The Clausthal University of Technology (German: Technische Universität Clausthal, also referred to as TU Clausthal or TUC) is an institute of technology (Technische Universität) in Clausthal-Zellerfeld, Lower Saxony, Germany. The small public university is regularly ranked among the Top German universities in engineering by CHE University Rankings. More than 30 % of students and 20 % of academic staff come from abroad, making it one of the most international universities in Germany. The university is best known for the prominent corporate leaders among its former students. In 2011, five of the 30 leading companies within the German stock index had alumni of TUC on their management board. Two of them as CEO.
Technische Universität Clausthal
|Budget||€ 122.2 million (2019)|
The academy of the local Hanoverian mining authority was established in 1775 at Clausthal in the Harz mountain range with its centuries-long history of mining in the Upper Harz (most notably at the Rammelsberg). Initially a school for pitmen and smelter workers, it was raised to the status of a mining college by the Westphalian minister Count Hans von Bülow in 1810. In 1864, at the behest of King George V of Hanover, the spin-off of a mining academy (Bergakademie) was founded.
Both institutions remained under joint administration after the annexation of the Kingdom of Hanover by Prussia in 1866, until in 1906 the academy was separated as an autonomous educational establishment directly subordinate to the Prussian government represented by a curator. It was one of only two mining academies in Prussia, the other being the mining college in Berlin established in 1770, a predecessor of the Berlin Institute of Technology.
After World War II, the academy passed under the authority of the West German state of Lower Saxony, it was renamed Technische Hochschule in 1966 and Technische Universität in 1968.
The CHE-Ranking is the most comprehensive and most detailed university ranking in the German-speaking countries. It is published annually since 2005 by DIE ZEIT. Clausthal is placed regularly among the top universities in the majority of its engineering and sciences programs.
German business magazine WirtschaftsWoche researched the universities with the most alumni at the top of DAX-corporations. Clausthal was placed 5th, however in relation to the size of the student body, TUC came in first. 
TU Clausthal consistently has a very high percentage of international students, ranging from 25 % to 38 % over the last decade. The largest group of foreign nationals comes from the People's Republic of China (PRC), making up between 12 % and 20 % of total students. TUC has the highest percentage of Chinese students in Germany.
The popularity of TUC among Chinese nationals is derived from its reputation as one of the three "ABC-Universities". The abbreviation stands for Aachen, Berlin, and Clausthal and refers to RWTH Aachen, TU Berlin and TU Clausthal. In China, these three Universities are regarded as Germany's leading Universities of Technology. Clausthal's reputation in China was further enhanced when former alumnus Wan Gang became the Chinese Minister for Science and Technology. Since 2007, Wan Gang coordinates the science and technology activities in all of China.
As a former mining academy, TU Clausthal is one of three universities in Germany (besides TU Freiberg and RWTH Aachen) that offers study programs in the fields of metals, mining, and petroleum engineering. In this regard, TUC was referred to as the "most renowned university for metallurgy" by Frankfurter Allgemeine Zeitung.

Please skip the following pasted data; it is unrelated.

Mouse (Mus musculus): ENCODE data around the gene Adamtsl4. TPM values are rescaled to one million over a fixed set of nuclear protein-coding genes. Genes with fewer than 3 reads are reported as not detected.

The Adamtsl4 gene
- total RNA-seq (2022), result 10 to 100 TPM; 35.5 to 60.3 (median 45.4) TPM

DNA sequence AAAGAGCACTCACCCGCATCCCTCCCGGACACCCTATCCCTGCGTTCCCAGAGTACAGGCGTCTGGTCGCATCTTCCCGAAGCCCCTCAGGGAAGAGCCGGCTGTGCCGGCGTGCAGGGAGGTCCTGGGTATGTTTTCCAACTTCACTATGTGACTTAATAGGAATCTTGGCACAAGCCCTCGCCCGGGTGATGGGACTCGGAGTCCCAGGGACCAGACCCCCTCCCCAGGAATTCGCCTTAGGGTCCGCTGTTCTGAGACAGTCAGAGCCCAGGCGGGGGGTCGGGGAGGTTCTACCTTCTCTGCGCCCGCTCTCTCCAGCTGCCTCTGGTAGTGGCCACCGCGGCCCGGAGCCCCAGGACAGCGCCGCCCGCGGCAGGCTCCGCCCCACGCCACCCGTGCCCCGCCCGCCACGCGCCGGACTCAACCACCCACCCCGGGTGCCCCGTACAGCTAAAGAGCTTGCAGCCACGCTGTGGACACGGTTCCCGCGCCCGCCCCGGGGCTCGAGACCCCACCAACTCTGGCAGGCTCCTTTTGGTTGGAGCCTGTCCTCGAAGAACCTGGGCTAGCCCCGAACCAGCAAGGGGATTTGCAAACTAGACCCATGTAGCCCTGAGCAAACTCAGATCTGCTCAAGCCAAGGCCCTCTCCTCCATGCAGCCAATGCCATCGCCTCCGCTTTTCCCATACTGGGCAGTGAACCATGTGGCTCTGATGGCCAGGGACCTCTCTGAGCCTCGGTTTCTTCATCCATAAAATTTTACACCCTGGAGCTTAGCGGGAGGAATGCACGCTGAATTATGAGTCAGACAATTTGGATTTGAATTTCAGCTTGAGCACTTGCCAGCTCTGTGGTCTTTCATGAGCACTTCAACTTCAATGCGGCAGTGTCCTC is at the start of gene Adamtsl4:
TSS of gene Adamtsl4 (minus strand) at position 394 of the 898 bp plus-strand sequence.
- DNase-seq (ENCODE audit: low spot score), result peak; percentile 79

In relative terms, TU Clausthal is among the universities with the most alumni on the management boards of German blue chip corporations. Most recently, this included companies like RWE, ThyssenKrupp, K+S, HeidelbergCement, Aurubis, Eurasian Natural Resources Corporation and Jungheinrich.
The "Big Band an der TU Clausthal e.V." was set up in the 2017/18 winter semester as a non-profit organization. The band was registered as a students' association at TU Clausthal. The 25 musicians are dedicated to jazz, swing, funk and pop music . Rehearsals of the „groovING TUC Big Band“ named band are held every Friday during the whole year interrupted only by short summer and winter breaks. The band has own equipment like stage piano, piano, baritone saxophone, tenor saxophone, alto saxophone, bass trombone, tenor trombone, trumpet, flugelhorn, bass guitar with amplifier, electric guitars with amplifiers, electronic drum set, acoustic drum set, sound reinforcement system, and music stands which can be used by foreign students, students without own musical instruments, and for gigs.
The band leader Domenic Eggers, who has a teaching assignment at TU Clausthal, rehearses with the band classical jazz as well as jazzy pop pieces. The program developed in the rehearsals is presented in a concert at the end of each semester, to which admission is free and where only donations for the band are requested.
Currently, about two-thirds of the band members are from the university (including students from abroad) and one-third are from the region.
In 2018 the Big Band set up a smaller ensemble, the swingING TUC Jazz Combo, of four to eight members of the Big Band playing in variable instrumentation. The Jazz Combo regularly practices its own literature, mainly blues but also pop songs, right before the Big Band rehearsal. The swingING TUC Jazz Combo had its first gig in October 2018 at a TU Clausthal event. Since that time it had several performances at regional events.
A vocal ensemble to support the band was also formed by the Big Band and has been rehearsing since March 2020 under the direction of jazz vocal teacher Chiara Raimondi until Chiara left the ensemble in summer 2021 for studying in Italy.
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